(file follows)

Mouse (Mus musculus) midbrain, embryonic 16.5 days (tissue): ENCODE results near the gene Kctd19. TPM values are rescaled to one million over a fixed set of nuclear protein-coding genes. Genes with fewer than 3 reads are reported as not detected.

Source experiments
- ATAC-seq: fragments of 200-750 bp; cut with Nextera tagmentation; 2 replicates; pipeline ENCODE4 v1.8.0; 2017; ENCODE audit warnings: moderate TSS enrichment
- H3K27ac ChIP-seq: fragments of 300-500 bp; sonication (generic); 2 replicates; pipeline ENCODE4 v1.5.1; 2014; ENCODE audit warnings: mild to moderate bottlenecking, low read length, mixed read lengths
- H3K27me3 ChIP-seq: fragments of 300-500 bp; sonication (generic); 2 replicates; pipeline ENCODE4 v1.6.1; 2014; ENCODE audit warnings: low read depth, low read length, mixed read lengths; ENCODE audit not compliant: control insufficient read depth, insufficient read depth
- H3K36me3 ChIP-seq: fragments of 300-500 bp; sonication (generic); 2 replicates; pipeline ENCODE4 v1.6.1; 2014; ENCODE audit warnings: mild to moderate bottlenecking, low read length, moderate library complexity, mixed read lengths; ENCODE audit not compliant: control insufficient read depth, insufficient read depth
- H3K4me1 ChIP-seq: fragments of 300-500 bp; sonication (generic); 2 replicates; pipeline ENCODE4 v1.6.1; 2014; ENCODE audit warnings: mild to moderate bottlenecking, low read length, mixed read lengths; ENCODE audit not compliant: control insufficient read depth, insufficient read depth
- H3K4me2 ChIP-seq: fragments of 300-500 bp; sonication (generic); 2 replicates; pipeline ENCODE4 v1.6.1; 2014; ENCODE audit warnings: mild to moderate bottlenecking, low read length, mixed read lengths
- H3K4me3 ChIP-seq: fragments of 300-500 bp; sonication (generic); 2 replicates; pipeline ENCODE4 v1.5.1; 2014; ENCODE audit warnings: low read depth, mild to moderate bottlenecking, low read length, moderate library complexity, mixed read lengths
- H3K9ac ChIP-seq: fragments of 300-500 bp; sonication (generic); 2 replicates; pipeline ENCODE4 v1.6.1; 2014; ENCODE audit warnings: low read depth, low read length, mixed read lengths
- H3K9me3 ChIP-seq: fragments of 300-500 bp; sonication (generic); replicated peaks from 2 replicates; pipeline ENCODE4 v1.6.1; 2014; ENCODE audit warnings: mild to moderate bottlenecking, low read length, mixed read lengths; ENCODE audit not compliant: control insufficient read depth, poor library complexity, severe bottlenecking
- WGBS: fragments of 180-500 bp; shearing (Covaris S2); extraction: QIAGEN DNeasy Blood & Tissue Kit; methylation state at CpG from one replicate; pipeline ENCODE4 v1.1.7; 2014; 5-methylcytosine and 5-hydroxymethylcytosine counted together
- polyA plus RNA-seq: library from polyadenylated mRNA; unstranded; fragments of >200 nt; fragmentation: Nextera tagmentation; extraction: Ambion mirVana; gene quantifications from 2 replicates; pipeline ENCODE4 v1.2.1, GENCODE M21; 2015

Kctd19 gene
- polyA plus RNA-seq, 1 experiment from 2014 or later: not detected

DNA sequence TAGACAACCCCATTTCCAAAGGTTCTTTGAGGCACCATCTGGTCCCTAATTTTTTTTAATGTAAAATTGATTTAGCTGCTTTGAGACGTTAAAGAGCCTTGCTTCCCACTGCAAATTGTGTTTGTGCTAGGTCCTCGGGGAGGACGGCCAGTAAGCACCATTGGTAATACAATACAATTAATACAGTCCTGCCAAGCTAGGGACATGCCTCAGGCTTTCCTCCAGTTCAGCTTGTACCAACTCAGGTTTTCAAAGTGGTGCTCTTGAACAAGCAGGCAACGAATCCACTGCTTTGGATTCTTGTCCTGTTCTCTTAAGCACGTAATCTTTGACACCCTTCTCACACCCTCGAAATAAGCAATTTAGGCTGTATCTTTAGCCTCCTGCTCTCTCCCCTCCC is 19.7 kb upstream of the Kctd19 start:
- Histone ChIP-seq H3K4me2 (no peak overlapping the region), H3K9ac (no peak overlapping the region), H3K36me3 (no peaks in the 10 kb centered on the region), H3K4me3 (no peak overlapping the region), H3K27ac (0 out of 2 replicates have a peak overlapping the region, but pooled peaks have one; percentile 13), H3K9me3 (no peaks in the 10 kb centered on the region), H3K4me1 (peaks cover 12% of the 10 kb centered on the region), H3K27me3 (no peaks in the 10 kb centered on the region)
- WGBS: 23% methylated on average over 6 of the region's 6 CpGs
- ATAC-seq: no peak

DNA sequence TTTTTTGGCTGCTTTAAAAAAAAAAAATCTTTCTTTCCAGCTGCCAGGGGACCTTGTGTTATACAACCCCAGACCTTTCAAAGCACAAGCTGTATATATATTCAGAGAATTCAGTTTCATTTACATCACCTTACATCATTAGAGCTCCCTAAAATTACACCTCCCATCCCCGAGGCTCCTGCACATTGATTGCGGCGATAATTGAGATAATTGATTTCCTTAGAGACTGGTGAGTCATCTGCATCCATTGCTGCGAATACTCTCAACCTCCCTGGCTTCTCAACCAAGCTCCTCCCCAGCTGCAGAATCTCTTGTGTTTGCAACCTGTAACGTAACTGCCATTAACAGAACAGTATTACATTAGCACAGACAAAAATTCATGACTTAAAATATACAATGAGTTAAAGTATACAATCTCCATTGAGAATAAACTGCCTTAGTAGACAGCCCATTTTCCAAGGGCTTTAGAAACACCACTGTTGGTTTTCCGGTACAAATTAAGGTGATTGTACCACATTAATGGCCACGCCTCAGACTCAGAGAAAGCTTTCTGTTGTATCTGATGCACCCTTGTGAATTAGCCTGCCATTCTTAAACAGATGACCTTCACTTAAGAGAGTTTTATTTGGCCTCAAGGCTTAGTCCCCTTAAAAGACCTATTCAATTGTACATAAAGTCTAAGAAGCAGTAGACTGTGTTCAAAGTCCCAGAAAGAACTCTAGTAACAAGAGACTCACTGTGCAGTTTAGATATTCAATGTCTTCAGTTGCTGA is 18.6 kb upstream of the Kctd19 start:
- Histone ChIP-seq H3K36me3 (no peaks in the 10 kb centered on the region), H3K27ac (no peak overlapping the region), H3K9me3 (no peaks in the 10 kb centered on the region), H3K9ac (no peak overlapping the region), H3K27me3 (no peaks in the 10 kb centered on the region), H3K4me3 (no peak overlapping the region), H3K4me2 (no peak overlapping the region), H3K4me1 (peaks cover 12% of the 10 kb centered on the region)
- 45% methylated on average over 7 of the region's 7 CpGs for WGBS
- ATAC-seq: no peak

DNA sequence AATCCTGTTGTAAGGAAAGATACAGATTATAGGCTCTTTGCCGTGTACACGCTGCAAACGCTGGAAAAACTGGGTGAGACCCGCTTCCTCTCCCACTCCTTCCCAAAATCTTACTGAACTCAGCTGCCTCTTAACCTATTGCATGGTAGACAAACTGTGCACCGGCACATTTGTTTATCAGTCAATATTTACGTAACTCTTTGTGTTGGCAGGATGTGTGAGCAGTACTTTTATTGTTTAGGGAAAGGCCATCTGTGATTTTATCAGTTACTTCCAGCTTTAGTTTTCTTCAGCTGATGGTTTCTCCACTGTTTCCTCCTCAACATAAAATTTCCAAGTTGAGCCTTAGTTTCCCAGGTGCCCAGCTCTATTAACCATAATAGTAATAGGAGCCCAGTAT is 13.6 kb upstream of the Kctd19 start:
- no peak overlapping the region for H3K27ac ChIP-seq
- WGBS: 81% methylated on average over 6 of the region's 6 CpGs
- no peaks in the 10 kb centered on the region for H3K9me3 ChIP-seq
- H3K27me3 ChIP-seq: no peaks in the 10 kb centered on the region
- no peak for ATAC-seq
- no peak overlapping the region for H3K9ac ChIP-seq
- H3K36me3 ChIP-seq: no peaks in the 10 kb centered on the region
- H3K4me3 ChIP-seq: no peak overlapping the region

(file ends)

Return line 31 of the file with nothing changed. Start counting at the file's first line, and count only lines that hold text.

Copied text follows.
- H3K36me3 ChIP-seq: no peaks in the 10 kb centered on the region